Using these fake health foods as sweeteners often will have the same effects on your body and goals as consuming plain old white sugar. Research has shown that the more sweet foods we eat, the more sweet foods we crave. Our taste buds become conditioned to the taste, requiring more and more sugar to detect sweetness. Decreasing your sugar consumption can retrain your taste buds, allowing you to consume less sugar while still experiencing a sweet taste. Try slowly decreasing your added sugar intake, whether that means adding less brown sugar to your morning oatmeal or less honey to your tea. At first, you’ll notice the difference, but over time, your taste buds will recalibrate, meaning you can consume less calories and sugar and still feel satisfied.

Beverages – Kombucha, Non-Dairy Milks and Flavored Seltzers

Probiotic-rich Kombucha, flavored seltzers, and non-dairy milks are trendy beverage alternatives to sugary sodas, juices and dairy milk. Despite their appeal, some versions of these drinks can also contain undesirable ingredients that are best to avoid.

Kombucha is a probiotic tea, full of naturally occurring live active cultures and antioxidants. As a rich source of probiotics and beneficial nutrients, kombucha is thought to aid the body’s ability  to detoxify, improve digestion, stimulate the immune system, prevent arthritis and cancer, reduce cholesterol and increase energy. All of these fantastic benefits may be true for authentic kombucha brands (those that are produced with a SCOBY culture), but due to the drink’s popularity, imposters have also emerged. Take Kevita sparkling probiotic drink, for example. These drinks are not made by brewing tea with a SCOBY culture. Instead, the probiotic cultures are added after the tea is brewed. Some flavors are also high in sugar, with the lemon ginger drink containing 18g per bottle. Instead, opt for Kevita’s Master Brew Kombucha, a true kombucha drink. It’s still important to limit your portion size and intake, however, as one bottle still contains about 16g of sugar.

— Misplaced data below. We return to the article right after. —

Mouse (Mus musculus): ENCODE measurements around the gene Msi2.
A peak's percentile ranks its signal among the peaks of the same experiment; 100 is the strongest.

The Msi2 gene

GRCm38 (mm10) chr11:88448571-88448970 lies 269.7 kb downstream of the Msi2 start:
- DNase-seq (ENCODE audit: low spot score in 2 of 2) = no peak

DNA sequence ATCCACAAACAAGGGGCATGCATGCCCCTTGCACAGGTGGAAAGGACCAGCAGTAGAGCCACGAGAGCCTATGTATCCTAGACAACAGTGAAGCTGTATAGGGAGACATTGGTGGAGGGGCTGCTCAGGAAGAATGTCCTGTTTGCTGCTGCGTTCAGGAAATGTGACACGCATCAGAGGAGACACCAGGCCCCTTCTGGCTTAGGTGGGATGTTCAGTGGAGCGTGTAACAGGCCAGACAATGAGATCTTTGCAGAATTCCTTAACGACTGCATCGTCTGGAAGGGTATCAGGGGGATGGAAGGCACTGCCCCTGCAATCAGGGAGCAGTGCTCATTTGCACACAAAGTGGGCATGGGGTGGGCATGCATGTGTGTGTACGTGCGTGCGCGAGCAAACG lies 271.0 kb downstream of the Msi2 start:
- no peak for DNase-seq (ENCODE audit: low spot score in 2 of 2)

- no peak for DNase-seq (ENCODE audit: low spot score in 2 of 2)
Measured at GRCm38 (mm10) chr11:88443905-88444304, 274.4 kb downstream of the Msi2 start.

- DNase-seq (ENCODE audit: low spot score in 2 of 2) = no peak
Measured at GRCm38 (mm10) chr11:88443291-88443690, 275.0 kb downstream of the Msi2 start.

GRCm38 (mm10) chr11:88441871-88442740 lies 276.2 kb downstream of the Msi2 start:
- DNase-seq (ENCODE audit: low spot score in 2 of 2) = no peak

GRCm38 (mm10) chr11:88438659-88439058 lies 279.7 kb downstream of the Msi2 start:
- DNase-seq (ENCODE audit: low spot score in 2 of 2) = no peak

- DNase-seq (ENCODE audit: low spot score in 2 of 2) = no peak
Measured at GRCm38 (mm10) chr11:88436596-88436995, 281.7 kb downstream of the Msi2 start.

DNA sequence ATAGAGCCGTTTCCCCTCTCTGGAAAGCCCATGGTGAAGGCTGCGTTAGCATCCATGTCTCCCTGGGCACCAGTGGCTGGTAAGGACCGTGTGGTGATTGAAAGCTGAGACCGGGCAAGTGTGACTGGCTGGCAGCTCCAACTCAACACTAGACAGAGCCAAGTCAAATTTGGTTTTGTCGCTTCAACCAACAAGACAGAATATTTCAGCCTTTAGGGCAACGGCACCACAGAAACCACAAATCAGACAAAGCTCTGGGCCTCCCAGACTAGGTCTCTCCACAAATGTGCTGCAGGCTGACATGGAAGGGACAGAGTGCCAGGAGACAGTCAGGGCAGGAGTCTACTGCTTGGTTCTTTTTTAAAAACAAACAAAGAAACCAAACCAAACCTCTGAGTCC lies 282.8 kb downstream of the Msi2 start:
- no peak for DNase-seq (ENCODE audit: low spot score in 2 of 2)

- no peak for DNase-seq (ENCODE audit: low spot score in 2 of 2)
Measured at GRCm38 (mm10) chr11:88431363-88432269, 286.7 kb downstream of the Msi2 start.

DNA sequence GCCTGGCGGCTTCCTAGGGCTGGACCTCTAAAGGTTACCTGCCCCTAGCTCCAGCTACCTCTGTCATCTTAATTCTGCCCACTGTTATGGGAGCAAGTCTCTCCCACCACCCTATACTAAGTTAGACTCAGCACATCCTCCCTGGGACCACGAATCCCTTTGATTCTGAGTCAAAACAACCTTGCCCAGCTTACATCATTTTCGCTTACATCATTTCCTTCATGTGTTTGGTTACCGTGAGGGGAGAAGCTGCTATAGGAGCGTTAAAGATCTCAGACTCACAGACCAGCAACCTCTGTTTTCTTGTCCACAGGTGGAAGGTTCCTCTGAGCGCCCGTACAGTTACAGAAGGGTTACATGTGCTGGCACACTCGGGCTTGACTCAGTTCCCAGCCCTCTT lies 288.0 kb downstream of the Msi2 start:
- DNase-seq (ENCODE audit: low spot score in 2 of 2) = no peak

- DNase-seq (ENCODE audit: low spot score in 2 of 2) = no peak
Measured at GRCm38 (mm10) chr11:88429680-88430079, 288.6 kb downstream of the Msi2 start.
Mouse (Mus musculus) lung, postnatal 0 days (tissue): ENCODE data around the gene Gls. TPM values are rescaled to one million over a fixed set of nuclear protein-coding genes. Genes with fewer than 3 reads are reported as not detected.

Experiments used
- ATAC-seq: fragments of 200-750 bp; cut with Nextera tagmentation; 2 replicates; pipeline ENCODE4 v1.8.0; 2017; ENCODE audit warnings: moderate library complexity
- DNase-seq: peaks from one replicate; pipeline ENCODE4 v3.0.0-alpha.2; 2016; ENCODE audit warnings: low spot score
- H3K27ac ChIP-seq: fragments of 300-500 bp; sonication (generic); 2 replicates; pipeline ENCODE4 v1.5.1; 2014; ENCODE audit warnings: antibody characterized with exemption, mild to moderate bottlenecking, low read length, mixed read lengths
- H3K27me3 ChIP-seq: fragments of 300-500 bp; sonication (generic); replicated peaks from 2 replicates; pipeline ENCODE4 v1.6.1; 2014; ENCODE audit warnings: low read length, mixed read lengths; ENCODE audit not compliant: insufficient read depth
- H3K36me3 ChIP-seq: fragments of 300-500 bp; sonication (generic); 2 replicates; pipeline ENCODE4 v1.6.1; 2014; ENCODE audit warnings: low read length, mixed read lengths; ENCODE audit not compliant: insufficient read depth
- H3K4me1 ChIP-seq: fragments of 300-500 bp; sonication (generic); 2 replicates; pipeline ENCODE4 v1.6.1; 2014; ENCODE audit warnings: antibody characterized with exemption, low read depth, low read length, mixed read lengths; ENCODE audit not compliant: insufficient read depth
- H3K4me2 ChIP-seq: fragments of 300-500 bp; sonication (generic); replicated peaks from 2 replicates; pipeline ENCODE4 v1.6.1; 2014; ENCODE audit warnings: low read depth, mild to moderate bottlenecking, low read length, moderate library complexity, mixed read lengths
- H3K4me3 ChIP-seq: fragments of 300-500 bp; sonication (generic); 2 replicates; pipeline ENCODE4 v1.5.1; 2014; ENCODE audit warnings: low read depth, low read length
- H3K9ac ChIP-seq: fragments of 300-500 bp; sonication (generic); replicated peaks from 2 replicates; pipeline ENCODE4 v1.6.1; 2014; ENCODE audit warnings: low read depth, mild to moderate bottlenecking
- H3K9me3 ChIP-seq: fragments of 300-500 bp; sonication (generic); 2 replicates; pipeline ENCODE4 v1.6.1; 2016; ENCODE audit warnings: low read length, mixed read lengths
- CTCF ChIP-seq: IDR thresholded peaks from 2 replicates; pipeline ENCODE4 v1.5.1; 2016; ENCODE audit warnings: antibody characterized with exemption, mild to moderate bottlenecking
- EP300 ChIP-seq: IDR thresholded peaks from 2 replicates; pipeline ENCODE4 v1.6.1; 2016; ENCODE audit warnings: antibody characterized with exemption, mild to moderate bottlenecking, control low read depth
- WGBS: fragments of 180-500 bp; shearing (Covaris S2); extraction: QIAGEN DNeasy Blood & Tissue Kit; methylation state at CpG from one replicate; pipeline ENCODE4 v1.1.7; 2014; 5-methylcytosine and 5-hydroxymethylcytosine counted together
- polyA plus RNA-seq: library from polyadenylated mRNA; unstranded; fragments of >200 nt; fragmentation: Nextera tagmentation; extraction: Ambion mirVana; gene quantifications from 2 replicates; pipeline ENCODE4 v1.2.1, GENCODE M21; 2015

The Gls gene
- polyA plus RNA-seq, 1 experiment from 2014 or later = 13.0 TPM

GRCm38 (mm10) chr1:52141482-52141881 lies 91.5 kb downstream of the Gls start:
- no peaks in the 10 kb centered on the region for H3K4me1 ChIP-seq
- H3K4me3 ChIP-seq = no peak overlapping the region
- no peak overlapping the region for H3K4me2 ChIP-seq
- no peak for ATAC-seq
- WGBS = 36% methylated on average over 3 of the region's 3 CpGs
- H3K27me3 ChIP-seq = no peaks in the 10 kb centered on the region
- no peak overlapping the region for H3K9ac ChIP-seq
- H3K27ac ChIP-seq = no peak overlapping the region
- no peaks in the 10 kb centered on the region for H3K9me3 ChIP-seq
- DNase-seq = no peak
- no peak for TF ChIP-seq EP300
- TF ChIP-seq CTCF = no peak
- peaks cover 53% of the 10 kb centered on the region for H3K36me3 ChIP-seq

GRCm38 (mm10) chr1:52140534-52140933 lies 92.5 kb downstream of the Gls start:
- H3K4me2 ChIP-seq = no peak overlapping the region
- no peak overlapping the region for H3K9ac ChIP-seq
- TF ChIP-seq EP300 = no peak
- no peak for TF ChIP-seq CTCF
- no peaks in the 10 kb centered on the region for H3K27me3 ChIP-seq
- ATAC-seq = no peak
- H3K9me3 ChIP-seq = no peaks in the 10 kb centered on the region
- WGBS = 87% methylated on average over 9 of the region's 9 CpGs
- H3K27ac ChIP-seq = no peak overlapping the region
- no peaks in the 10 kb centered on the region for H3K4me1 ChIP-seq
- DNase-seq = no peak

Flavored seltzers are admired for their lower calorie and sugar content. Yet, many flavored seltzers, like Sparkling Ice, are artificially sweetened with sucralose and contain artificial coloring, fruit juice concentrate and preservatives. Other healthier flavored seltzers (i.e. La Croix and Canada Dry Sparkling Water) contain “natural flavors.” “Natural flavors” are defined by the FDA as the natural essence or oils from a variety of spices, fruits, vegetables and other plants and foods, meaning the term covers a broad spectrum of ingredients. When consuming “natural flavors,” you’ll never know exactly what you’re getting. This can be a particular issue in individuals with food allergies. A compound included in the “natural flavors” category may trigger an allergy, causing an unwanted reaction. Instead of purchasing bottled flavored seltzer, buy plain sparkling water (or make your own with a soda maker) and add a squeeze of citrus, a splash of juice, or, better yet, infuse the water with some fresh fruit.

Alternative milks, like cashew and almond milk, are praised for their non-dairy, vegan content. However, these drinks can have more fat and added sugar, but less protein. than their dairy counterparts. One cup of Almond Breeze Original milk has 2.5g fat with only 1g protein while a cup of Horizon Fat-Free milk contains 0g fat and 8g protein. The diary milk naturally does contain more sugar than does the plant-based–12g compared to 7g. However, the sugar found in dairy milk is natural lactose, while that found in the plant-based version is added glucose sugar. If you experience lactose-intolerance, follow a vegan diet, or prefer the taste of plant-based milk, choose a variety that is unsweetened, to avoid added sugar intake. Add a protein-rich food to your meal to make up for the lost protein in the milk too, as the protein normally found in dairy helps to keep you full and satisfied.

Grocery shopping and choosing the right foods to meet your goals can be tricky. By taking the time to check labels for calorie, sugar and protein content–especially for these particularly misleading foods–you can avoid food traps that can derail you!